If the name Ritchie Blackmore is only vaguely reminiscent of the classic rock era, if the vision of his Fender Strat on his shoulders is new, and if the only riff you know from him is “Smoke on the Water,” then we beg you, to revisit some of the guitarist’s finest works.
Blackmore is without a doubt one of the best but invariably overlooked players of his generation. The artistic powerhouse that gave both Deep Purple and Rainbow their electrifying energy, guitar playing would be a very different beast without Blackmore’s contributions.
What he couldn’t do with a whammy bar wasn’t worth knowing, and his performances were always expertly balanced to serve the song and indulge his distinctive playing style. It’s a balance he developed all by himself as one of the leading players of his generation, taking inspiration from those who came before him, magnifying their influence and shifting it into the future for his legions of disciples to use for theirs own use ends.
“I owe him a lot of money,” Blackmore said when discussing Ludwig Van Beethoven’s influence on his iconic “Smoke on the Water” riff. Inspired by the composer’s famous “Symphony No. 5,” Blackmore constructed one of the most recognizable riffs of all time, allowing the music’s simplicity to negate any notion of ego-driven pomp. It has been Deep Purple’s trademark ever since, and a tune that is now recognized around the world.
However, Blackmore is so much more than just “Smoke on the Water”. He’s one of the most influential guitarists of all time, and ever since he first took to the stage in the late ’60s, fans have wanted to know what kind of music drives him, given his back catalog is as eclectic as it gets when it comes to rock musicians.
Luckily for us, Blackmore gave an interview with a fan in 1996, and he listed a selection of his favorite songs and albums of all time. A real mix that accounts for his deft and varied artistry, showing the Axeman as a complete musical sponge with a penchant for all things ’60s.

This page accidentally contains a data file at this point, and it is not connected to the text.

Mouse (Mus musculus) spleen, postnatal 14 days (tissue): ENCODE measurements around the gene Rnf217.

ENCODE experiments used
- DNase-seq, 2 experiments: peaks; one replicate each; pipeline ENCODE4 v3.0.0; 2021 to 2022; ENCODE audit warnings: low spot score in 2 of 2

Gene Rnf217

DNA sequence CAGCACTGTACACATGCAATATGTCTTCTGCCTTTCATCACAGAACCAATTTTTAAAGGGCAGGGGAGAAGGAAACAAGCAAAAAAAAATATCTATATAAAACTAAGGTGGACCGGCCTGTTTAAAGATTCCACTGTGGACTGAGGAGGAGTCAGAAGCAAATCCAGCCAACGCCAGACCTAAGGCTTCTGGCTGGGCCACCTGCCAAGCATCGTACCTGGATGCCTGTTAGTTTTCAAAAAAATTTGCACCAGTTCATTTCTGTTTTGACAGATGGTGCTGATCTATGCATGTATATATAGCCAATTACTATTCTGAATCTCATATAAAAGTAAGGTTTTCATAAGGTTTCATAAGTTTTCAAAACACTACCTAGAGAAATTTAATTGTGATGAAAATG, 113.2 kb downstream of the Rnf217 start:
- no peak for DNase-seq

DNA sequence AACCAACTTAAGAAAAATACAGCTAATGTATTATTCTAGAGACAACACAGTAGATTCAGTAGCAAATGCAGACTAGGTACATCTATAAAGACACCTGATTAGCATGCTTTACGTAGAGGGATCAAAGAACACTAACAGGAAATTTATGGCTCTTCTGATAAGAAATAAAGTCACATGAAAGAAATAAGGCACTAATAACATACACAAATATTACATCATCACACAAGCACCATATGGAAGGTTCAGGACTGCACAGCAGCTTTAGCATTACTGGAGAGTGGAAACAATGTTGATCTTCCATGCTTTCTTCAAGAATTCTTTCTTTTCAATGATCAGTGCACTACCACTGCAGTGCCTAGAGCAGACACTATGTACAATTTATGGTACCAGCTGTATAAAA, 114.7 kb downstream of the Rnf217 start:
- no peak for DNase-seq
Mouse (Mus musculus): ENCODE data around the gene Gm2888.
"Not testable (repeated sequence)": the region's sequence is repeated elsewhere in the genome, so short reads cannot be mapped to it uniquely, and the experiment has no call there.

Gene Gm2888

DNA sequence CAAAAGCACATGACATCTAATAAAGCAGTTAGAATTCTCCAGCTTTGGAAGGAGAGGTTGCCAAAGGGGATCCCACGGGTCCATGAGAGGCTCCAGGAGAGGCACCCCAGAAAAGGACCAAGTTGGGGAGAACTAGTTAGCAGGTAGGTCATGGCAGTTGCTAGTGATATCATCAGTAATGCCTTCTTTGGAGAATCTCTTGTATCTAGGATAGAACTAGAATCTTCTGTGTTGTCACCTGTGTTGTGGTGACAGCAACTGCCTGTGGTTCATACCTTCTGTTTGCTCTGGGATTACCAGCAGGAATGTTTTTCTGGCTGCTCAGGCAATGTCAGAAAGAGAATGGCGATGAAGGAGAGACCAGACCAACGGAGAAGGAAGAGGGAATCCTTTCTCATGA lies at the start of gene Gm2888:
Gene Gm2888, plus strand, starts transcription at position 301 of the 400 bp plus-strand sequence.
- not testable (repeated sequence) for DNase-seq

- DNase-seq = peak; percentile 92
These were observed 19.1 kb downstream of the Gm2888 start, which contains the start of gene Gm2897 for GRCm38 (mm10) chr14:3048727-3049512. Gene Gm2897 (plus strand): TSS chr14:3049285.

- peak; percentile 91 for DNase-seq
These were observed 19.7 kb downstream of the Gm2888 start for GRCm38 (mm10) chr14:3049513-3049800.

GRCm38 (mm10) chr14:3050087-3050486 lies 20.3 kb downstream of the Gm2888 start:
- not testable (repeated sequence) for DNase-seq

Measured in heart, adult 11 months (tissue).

The first album Blackmore chose was 1967 A hard way by English blues giants John Mayall & the Bluesbreakers. Although he didn’t explain why he decided to do it, evidence can be found in another interview he gave to his fan channel in 2018.
When asked about virtuoso guitarists like Joe Satriani and Steve Morse, Blackmore shocked fans by revealing that he prefers “heart” players like John Mayall. He said: “I prefer a ‘heart’ player, I prefer someone like a blues player with the Jeff Healey type, he’s great. I think John Mayall is great too.”
It is well known that Blackmore is a devoted lover of Bob Dylan and one of the albums he chose was Dylan’s 1966 release Blonde on Blonde. In the same interview posted on his fan channel, he stated: “I would like to play with Bob Dylan. I mean it sounds kinda weird. But he’s the only person I admire in the business.”
He continued, “I’ve been in the business for so long, he’s the one that I still feel like he remains mysterious. There’s something about him that I think is really monumental and he’s so creative. If you think about all the songs he wrote, you know, “Mr. Tambourine Man”, “Blowing In the Wind”, it’s endless. So I’m a big fan of his.”
To round out the 1996 list, Blackmore chose both a song and album by Procol Harum. The band behind “A Whiter Shade of Pale” are one of the most iconic outfits of the 60’s and for the Blackmore generation they are among the best. However, he didn’t choose “A Whiter Shade of Pale”; it was the follow-up single “Homburg”.
As for the Procol-Harum album that Blackmore chose, it wasn’t the 1967 debut of the same name, nor the 1968 one Shine brightbut the band’s polarizing return in 1991, The Lost Stranger. Again, the guitarist didn’t provide any reasons to choose Procol Harum twice, but as music lovers we can understand why.
Check out the full list below.
Ritchie Blackmore’s favorite music:
- John Mayall & the Bluesbreakers – A hard way
- Bob Dylan – Blonde on Blonde
- mike Oldfield feat. Maggie Reilly – “Moonlight Shadow”
- One more time – One more time
- Protocol Harum – ‘Homburg’
- Protocol Harum – The Lost Stranger
Follow Far Out Magazine on our social channels, on Facebook, Twitter and Instagram.